I would divide this question into two parts. The first part is about where we, as an international organization, are currently positioned, and the second part is about the state of ball hockey itself. As the ISBHF, we are now in a situation where we need to put the right people in the right positions to help develop ball hockey in individual countries. So far, we haven't been as successful in European countries, but we have been making significant efforts to improve this recently, and one result of our efforts is Hungary's participation in this championship. We will strive to accelerate this slow and gradual development as much as possible. As for ball hockey itself, the membership base varies depending on the country. Of course, our main goal is to have as many European countries as possible in the federation, but our membership base is currently growing the most in Canada and America.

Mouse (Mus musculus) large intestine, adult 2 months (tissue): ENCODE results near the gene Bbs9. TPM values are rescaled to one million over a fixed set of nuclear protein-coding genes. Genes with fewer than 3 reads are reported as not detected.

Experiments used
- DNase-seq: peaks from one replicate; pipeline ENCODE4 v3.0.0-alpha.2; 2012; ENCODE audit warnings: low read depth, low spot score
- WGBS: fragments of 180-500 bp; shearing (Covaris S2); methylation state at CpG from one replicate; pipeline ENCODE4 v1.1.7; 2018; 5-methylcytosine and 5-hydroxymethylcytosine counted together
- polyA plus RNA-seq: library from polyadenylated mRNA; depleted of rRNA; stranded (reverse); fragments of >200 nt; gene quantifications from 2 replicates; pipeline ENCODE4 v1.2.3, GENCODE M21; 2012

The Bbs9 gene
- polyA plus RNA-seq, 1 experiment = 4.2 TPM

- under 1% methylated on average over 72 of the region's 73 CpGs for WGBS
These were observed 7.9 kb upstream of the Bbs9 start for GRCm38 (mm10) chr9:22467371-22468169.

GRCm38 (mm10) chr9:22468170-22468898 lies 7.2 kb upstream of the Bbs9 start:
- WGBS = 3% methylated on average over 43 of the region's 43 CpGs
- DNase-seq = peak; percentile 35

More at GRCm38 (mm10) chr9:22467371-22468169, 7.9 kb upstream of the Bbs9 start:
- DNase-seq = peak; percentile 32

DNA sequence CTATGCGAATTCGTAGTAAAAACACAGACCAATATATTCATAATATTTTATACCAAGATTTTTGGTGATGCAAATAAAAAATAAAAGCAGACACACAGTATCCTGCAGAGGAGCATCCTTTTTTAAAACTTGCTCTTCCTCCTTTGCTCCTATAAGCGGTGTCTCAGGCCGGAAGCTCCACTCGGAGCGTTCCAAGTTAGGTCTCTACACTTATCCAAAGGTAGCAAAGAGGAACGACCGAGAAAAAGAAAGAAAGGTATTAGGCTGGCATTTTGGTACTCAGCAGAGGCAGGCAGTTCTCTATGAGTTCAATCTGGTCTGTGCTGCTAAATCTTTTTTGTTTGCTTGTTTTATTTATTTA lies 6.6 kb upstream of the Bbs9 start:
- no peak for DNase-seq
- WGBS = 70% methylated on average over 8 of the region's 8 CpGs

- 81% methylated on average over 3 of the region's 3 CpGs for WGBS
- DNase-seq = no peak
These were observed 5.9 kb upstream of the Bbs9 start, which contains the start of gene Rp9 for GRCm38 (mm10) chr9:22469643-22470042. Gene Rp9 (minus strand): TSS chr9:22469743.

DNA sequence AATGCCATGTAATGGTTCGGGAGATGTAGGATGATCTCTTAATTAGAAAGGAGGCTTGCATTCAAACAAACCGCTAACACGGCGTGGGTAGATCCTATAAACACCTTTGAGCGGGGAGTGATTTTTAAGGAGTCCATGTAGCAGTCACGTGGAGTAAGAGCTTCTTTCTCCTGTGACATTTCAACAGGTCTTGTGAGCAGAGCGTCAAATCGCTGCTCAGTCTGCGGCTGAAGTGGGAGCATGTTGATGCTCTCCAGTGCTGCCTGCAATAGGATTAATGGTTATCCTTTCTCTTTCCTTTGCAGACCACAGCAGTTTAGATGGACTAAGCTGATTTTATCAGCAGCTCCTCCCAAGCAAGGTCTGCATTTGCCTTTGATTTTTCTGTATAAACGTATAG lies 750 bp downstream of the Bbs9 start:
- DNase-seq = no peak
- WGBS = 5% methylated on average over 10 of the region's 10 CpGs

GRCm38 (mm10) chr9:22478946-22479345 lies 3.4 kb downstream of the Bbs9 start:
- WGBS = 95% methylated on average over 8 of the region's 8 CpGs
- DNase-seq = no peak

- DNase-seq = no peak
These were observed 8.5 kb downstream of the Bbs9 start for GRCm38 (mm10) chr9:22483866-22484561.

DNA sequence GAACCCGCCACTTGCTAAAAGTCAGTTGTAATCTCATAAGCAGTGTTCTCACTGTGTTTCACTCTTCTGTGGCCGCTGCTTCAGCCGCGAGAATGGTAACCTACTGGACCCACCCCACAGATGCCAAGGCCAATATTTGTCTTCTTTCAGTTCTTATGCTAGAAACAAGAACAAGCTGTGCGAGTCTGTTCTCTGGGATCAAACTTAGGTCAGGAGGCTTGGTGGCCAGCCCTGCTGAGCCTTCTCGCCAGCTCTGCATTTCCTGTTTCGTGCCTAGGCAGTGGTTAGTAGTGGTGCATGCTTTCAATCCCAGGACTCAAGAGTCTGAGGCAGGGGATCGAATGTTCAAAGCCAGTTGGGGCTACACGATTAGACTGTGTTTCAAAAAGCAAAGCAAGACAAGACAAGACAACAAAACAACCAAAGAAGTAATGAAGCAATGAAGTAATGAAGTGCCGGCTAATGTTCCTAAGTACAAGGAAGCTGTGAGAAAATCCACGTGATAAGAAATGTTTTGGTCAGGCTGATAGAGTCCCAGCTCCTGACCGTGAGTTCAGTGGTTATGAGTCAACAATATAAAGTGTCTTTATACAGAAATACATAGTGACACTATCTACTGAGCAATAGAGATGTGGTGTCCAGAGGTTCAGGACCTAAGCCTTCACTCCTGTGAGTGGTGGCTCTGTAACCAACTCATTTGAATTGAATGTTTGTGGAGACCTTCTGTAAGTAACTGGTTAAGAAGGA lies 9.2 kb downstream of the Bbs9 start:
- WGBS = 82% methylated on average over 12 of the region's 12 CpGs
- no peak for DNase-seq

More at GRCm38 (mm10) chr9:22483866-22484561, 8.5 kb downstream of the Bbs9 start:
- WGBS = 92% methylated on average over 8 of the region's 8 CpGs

How has ball hockey been affected by the COVID-19 pandemic? Has it had a significant negative impact on the sport?
I must say, yes. Ball hockey is essentially a fully amateur sport, and we don't have any professional leagues. When the pandemic broke out, all our competitions were either suspended or completely canceled. In the first year, the top events were only played in Slovakia, while ball hockey came to a halt in all other countries. It had a huge impact on junior competitions and children's participation. Their return to ball hockey after such a long break was somewhat challenging. It had an impact on us both at the national and international levels. Organizing our events in countries with various restrictions was very difficult, often impossible. There were travel limitations between countries, as we are an amateur sport and didn't receive the exemptions that professional athletes did, allowing them to compete in a bubble. We couldn't afford such arrangements, so it was only in 2022 and now in 2023 that we fully returned to the pre-pandemic period, but unfortunately, it slowed us down and had a negative impact.